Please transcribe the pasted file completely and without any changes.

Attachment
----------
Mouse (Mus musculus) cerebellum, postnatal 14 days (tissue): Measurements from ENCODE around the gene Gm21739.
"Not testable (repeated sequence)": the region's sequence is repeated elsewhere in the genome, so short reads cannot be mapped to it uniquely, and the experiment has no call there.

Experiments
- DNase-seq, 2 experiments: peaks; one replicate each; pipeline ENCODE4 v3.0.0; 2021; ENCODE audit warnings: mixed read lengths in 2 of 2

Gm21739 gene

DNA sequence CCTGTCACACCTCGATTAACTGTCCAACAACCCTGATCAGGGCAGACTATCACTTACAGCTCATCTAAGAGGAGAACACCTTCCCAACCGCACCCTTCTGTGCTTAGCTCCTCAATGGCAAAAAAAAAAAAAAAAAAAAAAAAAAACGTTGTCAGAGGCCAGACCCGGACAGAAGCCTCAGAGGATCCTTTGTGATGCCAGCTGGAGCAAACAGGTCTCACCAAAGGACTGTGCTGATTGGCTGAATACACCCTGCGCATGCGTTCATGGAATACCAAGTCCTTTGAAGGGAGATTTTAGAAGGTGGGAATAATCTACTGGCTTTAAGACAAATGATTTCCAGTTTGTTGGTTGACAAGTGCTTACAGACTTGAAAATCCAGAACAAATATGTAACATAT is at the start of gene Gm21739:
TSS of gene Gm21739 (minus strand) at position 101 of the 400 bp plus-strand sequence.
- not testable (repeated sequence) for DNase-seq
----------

Mouse (Mus musculus) cerebellum, postnatal 14 days (tissue): Measurements from ENCODE around the gene Gm21739.
"Not testable (repeated sequence)": the region's sequence is repeated elsewhere in the genome, so short reads cannot be mapped to it uniquely, and the experiment has no call there.

Experiments
- DNase-seq, 2 experiments: peaks; one replicate each; pipeline ENCODE4 v3.0.0; 2021; ENCODE audit warnings: mixed read lengths in 2 of 2

Gm21739 gene

DNA sequence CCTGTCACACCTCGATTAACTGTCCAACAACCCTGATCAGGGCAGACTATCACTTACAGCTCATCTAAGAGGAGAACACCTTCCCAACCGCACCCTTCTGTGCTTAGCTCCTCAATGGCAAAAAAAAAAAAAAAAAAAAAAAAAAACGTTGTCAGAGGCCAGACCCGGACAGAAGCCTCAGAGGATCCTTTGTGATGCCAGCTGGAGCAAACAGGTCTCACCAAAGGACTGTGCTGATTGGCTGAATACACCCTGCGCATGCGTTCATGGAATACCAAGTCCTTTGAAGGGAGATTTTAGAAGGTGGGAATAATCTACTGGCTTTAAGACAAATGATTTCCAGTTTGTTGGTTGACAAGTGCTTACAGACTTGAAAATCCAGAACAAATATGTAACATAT is at the start of gene Gm21739:
TSS of gene Gm21739 (minus strand) at position 101 of the 400 bp plus-strand sequence.
- not testable (repeated sequence) for DNase-seq